Oily water separators that are compliant with MEPC 107(49) regulations are sufficient technology for their purpose, conclude the authors of the final report from MAX1 Studies, a six-month study commissioned by the National Fish & Wildlife Foundation and managed by the maritime consultancy firm Martin & Ottaway.
The study examined two questions:
1. How effective are shipboard oily water separators (OWS)?
2. What can be done to further increase the effectiveness of shipboard oily waste management?
Historically, improvements to these systems have been hampered by a lack of open communication and technical cooperation. Therefore, this effort particularly focused on cooperative evaluation and analysis, especially through identifying and engaging stakeholders to consolidate possible divergent points of view.
The study found that the majority of complaints with OWS technology involve problems generally associated with OWS designed to comply with MEPC 60(33). As ships constructed after 2005 must be fitted with units that comply with MEPC 107(49), MEPC 60(33) units are no longer manufactured.
Therefore, the authors conclude that improving OWS technology should not be a regulatory priority, since MEPC 60(33) units will eventually be overtaken by improved MEPC 107(49) units without any additional intervention.
With regard to making continual improvements to MEPC 107(49) equipment, the authors suggest that the best method to address remaining issues is not to amend regulations to make a particular technology required, but rather to incentivize manufacturers to continue to improve OWS technology.
To assist manufacturers with making OWS improvements, shipowners and crews must also work to improve the customer feedback loop, which continues to show insufficient reporting of issues back to the manufacturer.
Remaining issues include the time-intensive nature of OWS cleaning/maintenance and false negatives/positives with oil content meter (OCM) equipment. Specifically, technical advances in OCM oil detection accuracy would find a ready market in the industry. False OCM alarms can become a serious operational issue, since possible false alarms make OWS systems difficult to troubleshoot, which results in ineffective crew efforts at resolving the alarm.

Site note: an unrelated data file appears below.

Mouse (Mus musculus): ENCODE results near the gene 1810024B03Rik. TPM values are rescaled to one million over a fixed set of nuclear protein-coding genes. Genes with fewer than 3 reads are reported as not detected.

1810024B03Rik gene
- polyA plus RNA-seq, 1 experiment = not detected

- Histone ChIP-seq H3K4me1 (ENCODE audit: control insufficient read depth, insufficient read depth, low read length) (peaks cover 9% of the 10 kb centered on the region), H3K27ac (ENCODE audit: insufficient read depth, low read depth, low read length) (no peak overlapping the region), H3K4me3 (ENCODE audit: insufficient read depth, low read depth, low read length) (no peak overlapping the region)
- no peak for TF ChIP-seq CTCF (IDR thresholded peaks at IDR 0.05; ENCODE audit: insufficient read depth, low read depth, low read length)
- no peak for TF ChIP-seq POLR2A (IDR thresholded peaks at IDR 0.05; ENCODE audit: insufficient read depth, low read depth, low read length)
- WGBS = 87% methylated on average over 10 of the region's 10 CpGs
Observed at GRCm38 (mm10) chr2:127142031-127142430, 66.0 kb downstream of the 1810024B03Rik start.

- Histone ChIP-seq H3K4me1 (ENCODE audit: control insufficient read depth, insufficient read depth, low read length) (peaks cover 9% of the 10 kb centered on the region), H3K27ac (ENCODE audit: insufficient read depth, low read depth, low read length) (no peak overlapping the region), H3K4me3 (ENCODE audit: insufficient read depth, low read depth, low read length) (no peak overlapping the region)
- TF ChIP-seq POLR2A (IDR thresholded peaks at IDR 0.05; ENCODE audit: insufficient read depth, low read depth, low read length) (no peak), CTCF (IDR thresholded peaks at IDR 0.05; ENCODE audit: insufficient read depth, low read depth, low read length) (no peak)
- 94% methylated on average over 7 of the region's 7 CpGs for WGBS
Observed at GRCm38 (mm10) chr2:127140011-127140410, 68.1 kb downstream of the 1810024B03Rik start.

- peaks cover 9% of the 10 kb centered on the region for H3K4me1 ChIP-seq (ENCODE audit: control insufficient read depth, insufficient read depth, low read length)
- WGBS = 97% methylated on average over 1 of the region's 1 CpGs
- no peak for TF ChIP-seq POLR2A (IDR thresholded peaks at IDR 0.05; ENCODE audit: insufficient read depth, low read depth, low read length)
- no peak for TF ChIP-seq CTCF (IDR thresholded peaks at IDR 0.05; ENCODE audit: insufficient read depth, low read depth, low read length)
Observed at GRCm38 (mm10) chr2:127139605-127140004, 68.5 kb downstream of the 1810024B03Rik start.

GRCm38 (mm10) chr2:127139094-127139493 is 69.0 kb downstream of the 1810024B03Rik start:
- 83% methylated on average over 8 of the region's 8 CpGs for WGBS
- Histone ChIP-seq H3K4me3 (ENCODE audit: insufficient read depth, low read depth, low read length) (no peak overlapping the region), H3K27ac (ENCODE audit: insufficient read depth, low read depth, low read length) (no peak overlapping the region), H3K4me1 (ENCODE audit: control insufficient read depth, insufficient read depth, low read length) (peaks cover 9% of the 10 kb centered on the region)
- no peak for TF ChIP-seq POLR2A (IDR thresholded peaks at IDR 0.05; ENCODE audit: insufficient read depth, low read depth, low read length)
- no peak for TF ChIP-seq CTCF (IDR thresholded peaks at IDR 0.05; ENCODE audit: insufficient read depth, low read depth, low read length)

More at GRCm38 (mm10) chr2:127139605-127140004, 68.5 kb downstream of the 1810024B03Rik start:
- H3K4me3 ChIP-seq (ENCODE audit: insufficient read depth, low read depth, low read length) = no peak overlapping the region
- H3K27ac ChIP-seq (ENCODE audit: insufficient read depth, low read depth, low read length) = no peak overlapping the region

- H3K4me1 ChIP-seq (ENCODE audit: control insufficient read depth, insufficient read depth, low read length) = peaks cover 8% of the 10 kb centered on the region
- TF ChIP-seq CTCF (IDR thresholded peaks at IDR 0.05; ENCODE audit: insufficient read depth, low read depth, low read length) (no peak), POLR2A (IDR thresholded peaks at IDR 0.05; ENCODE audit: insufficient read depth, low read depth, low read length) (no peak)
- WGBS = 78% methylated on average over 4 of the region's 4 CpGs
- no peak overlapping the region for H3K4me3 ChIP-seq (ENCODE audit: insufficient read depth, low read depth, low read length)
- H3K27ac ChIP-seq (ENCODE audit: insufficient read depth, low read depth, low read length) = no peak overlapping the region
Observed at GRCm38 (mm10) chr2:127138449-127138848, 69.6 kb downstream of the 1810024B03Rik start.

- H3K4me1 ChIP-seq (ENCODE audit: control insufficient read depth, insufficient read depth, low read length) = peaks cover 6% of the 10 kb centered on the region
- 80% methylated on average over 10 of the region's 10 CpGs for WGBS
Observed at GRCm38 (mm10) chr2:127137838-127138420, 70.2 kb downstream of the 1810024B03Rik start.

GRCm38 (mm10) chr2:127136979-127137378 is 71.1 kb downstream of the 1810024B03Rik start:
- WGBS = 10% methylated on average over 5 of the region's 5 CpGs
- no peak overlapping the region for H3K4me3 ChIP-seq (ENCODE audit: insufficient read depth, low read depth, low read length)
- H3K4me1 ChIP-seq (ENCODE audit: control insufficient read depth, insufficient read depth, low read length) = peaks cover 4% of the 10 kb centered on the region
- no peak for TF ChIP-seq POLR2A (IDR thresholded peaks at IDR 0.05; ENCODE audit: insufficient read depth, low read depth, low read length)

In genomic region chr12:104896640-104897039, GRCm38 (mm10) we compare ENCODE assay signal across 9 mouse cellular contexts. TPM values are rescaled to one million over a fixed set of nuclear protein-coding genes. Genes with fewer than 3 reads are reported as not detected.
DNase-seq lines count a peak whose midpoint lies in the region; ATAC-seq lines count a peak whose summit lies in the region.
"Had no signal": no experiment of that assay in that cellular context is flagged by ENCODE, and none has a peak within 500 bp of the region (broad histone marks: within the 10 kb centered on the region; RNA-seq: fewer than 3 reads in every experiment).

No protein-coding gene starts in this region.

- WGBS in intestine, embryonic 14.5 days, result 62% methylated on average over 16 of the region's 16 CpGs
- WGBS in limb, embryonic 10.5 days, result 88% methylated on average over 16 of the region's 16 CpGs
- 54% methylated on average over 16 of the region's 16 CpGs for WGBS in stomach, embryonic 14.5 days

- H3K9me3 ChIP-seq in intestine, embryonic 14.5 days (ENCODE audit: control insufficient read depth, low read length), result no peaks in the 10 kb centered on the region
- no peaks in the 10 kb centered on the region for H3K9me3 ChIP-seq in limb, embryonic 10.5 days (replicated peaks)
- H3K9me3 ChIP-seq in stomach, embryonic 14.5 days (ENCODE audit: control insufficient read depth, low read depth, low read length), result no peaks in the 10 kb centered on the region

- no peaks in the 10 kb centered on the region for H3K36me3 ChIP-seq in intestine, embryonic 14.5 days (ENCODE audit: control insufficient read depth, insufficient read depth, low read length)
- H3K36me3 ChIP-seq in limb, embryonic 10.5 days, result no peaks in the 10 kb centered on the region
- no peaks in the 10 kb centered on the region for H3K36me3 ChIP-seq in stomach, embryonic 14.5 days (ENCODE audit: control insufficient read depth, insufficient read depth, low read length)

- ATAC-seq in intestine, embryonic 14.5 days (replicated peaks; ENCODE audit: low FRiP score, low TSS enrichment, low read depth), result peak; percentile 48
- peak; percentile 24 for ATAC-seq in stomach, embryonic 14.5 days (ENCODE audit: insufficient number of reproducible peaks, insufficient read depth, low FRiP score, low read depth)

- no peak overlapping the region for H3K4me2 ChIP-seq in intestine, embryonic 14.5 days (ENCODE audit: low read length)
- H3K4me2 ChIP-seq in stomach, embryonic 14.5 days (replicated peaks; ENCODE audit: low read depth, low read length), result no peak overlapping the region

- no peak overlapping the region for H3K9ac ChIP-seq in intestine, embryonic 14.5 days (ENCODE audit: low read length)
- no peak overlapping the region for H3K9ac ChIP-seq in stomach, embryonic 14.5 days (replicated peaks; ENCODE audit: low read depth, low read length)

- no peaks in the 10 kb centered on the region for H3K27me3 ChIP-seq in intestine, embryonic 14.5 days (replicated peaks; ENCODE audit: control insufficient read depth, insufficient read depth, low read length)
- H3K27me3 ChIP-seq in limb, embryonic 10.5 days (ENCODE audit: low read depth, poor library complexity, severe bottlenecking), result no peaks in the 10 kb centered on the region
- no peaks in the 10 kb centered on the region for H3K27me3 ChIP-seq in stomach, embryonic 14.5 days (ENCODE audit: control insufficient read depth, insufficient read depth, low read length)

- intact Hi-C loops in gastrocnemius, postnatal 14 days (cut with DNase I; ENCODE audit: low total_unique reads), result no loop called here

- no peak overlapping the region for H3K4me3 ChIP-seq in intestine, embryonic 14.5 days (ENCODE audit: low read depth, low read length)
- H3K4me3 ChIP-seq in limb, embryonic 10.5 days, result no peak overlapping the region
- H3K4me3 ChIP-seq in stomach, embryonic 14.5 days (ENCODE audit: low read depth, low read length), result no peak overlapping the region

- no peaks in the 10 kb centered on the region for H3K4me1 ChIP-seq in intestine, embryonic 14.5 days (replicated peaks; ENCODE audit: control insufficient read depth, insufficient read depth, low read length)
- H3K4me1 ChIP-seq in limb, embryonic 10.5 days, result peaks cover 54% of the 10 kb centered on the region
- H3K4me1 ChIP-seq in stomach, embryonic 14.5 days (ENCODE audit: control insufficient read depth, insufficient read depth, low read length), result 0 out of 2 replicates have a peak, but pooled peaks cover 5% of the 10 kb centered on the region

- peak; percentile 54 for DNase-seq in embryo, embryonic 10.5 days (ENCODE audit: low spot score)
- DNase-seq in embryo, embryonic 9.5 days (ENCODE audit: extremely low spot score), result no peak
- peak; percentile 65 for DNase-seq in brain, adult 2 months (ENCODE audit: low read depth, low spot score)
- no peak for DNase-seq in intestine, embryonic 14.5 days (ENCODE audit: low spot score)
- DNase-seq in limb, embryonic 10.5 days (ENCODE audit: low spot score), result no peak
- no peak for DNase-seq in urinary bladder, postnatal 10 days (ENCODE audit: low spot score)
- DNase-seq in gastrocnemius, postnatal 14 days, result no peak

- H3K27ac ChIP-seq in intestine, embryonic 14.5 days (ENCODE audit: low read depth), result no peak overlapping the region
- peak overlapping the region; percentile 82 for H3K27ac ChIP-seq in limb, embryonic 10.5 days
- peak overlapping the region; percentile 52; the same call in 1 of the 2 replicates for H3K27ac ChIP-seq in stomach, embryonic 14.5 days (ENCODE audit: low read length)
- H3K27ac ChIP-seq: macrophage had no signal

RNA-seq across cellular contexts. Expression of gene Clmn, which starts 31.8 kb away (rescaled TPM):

Crews should be trained to recognize this reality and to stop using an OWS that does not respond properly, issue a service report, and request that it be resolved at the next port, states the report. The study indicates that port state control officials would welcome this type of report and operational feedback.
A number of reported issues with MEPC 107(49) units can also be improved through adequate crew training and ensuring that an appropriate OWS system is selected for its intended operational environment. For a shipowner, these types of systems considerations will likely provide the greatest improvements to MEPC 107(49) OWS operations, states the report.
“We emphasize that there is no indication that further regulatory efforts at improving OWS technology are required. In fact, any regulatory change would most likely be counterproductive, since it would be destabilizing, requiring many years for implementation and creating confusion and possibly new myths,” state the report authors.
The report offers the following pathways to increase the effectiveness of shipboard oily waste management, which were reached through review of existing literature, extensive consultation with stakeholders, and technical and systems analysis:
• Increasing and improving crew training (in OWS operations and MARPOL regulations)
• Addressing availability and cost issues with port reception facilities
• Moving towards drier bilges
• Increasing and improving crew dialogue with shore management (making crews feel comfortable as part of the solution)
• Exploring options for electronic record keeping
• Cultivating a “culture” of compliance/trust/communication/transparency
For the most part, these suggestions are best applied through reliable, data-driven, transparent implementation by shipowners in consultation with relevant stakeholders such as regulatory bodies, shore personnel and ships crews, within the existing regulatory structure.
The study found that some shipowners are already solving these problems effectively, reducing stress on the system for all stakeholders. “Today’s regulations are resulting in increasingly drier bilges and improved OWS capability, reducing discharge of oil to water by total volume. With improved compliance this trend of reduced total discharge will only accelerate.”
The report is available here.
Source: Maritime Executive